HELP is pleased to share links to the Vancouver Sun series featuring the Dalai Lama’s visit to Vancouver.
His Holiness’ visit will focus on heart-mind well-being in children and youth in British Columbia. Central to our understanding of heart-mind well-being is the Heart-Mind Index, a research tool developed by the Dalai Lama Centre in collaboration with HELP.
Stay tuned as more information about the Dalai Lama's Be the Village visit and heart-mind well-being will be posted to the HELP blog throughout the week.
Vancouver Sun Articles
Posted:Oct. 21, 2014, 11:59 a.m.
December 5, 2012, 4:00pm
Michael Smith Laboratories, Room 102
2185 East Mall, UBC Vancouver
The Belize experience: Impact of integrated patient-centred Health Information Systems on health outcomes.
Belize deployed the world’s first country-wide fully integrated encounter-centric health information system, with eight embedded disease management protocols, in 2007 for $4 (CDN)/citizen. Uptake of this e-health system, mortality pre- and post- BHIS deployment and public healthcare expenditures over the past decade were evaluated. The BHIS captured over 90% healthcare encounters by Year 1, 95% by Year 2. Mortality analyses revealed a significant decrease for the eight BHIS protocol disease domains (versus an increase or little change in three domains without protocols). The maternal mortality dropped such that Belize reached the Millennium Development Goal four years in advance of the goal date, and is likely to be the only MesoAmerican country able to achieve this goal. Deaths associated with hypertension also dropped by over 50%. Health care expenditures have leveled off and slightly declined since deployment of the BHIS. Thus, for modest investment, BHIS was well accepted nationwide and following deployment, mortality in the eight BHIS protocol disease domains declined significantly and expenditures on public healthcare stabilized.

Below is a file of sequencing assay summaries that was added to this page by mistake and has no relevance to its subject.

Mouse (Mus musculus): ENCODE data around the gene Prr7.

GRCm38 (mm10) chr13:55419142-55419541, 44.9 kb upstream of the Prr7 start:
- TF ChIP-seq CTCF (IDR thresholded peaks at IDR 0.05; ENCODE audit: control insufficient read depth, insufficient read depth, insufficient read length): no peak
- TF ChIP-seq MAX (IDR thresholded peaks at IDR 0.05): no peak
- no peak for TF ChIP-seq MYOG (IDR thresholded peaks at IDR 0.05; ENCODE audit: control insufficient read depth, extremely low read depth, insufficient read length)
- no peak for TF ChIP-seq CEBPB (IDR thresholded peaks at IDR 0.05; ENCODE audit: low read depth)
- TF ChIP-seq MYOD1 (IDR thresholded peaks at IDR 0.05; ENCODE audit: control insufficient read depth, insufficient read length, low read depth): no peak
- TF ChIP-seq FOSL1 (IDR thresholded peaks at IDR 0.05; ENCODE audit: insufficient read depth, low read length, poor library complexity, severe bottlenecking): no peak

Posted:Nov. 7, 2012, 9:27 a.m.
Employment policy is also health policy according to a University of British Columbia study that found that workers experienced higher mortality rates if they didn’t have access to social protections like employment insurance and unemployment benefits.
Researchers with the Human Early Learning Partnership and the School of Population and Public Health at UBC found that low and medium-skilled workers in the United States are at a greater risk of death if they lose their job than their German counterparts, who have access to more robust employment protections and insurance.
“Employment insurance makes a difference to the health of the most vulnerable populations, low-wage and poorly educated workers,” said Chris McLeod, the lead researcher on the paper and a post-doctoral fellow with the Human Early Learning Partnership. “For low-wage and poorly educated workers, it’s not just about losing your job but losing your job and being at the bottom of the labour market.”
To read the full media release, visit the UBC Public Affairs News Room.
Posted:June 28, 2012, 8:14 a.m.